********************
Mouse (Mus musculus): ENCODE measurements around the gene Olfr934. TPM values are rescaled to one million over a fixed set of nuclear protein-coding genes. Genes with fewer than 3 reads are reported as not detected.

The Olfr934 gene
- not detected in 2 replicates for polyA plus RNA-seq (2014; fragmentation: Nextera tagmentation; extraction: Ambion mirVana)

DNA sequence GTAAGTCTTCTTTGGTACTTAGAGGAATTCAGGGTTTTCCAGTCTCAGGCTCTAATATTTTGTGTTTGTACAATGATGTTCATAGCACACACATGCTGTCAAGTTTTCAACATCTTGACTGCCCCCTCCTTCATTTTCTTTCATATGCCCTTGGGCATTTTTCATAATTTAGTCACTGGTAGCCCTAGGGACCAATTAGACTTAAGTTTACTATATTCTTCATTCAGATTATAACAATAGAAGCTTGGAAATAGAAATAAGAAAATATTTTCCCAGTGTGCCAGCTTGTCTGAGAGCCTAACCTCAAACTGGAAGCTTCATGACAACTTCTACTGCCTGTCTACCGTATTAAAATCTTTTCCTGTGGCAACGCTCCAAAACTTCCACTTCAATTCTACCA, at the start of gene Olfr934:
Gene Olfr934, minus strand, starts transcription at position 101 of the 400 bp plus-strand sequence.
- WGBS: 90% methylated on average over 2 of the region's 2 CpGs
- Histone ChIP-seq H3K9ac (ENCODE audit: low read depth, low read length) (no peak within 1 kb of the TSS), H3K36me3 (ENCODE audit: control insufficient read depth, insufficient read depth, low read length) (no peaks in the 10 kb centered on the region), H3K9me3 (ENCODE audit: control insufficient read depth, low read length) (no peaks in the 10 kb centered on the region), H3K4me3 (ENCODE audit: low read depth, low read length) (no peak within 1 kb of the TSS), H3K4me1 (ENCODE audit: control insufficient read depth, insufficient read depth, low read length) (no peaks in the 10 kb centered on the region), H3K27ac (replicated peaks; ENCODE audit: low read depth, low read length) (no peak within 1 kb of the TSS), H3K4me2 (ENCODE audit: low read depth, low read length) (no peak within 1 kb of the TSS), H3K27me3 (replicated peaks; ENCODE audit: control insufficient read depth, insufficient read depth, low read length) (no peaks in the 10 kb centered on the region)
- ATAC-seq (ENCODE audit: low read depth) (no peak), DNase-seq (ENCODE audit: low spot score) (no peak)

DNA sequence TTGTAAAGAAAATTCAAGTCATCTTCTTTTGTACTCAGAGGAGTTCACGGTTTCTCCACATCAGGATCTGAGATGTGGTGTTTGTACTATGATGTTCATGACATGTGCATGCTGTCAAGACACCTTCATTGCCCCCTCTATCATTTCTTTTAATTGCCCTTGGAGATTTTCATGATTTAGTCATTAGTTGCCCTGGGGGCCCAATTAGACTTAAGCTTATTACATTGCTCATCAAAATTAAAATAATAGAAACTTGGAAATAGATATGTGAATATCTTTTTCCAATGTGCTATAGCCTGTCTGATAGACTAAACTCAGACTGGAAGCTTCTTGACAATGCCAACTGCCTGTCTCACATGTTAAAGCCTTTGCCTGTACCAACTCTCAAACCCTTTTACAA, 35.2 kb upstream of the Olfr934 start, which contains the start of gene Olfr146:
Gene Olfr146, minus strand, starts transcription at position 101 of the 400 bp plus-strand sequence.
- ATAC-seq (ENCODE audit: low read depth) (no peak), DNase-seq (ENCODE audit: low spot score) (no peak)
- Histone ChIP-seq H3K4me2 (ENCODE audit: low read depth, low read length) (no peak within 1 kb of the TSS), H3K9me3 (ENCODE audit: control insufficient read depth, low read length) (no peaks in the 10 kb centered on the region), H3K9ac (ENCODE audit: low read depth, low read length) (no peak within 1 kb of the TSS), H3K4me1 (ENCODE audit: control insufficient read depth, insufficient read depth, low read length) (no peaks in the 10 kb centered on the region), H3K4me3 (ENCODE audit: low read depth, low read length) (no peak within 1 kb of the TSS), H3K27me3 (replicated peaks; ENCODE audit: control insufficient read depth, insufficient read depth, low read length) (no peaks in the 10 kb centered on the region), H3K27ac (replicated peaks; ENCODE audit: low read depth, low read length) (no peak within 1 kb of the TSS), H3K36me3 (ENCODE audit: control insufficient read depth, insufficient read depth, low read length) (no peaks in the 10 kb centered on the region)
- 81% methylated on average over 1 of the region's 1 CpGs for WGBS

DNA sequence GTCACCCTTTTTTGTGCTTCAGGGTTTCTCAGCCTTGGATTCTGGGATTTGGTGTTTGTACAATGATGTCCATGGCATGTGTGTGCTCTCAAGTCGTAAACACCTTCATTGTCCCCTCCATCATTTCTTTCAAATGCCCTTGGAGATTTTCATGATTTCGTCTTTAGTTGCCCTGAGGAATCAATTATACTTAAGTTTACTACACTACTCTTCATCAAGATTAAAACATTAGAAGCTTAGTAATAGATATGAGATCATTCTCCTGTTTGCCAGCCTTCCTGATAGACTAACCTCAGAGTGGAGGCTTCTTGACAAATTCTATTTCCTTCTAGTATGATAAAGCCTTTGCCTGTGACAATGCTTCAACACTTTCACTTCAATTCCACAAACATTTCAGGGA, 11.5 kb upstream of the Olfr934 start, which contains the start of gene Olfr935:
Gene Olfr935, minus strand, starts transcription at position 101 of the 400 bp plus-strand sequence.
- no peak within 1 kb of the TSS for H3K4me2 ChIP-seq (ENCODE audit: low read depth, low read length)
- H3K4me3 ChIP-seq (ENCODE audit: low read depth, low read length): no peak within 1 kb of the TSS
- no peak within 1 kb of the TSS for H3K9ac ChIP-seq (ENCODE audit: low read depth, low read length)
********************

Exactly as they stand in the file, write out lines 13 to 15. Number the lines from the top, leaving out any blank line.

- 81% methylated on average over 1 of the region's 1 CpGs for WGBS

DNA sequence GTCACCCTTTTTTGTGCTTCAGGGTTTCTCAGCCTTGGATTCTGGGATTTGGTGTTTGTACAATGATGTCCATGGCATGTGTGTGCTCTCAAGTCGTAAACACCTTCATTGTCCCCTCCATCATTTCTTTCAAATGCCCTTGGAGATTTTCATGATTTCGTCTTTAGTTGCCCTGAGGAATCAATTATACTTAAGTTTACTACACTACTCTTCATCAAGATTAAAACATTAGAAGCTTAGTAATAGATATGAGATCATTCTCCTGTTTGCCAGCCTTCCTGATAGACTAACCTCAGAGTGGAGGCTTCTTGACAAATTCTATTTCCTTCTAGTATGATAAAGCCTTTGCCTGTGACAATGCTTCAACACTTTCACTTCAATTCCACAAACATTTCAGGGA, 11.5 kb upstream of the Olfr934 start, which contains the start of gene Olfr935:
Gene Olfr935, minus strand, starts transcription at position 101 of the 400 bp plus-strand sequence.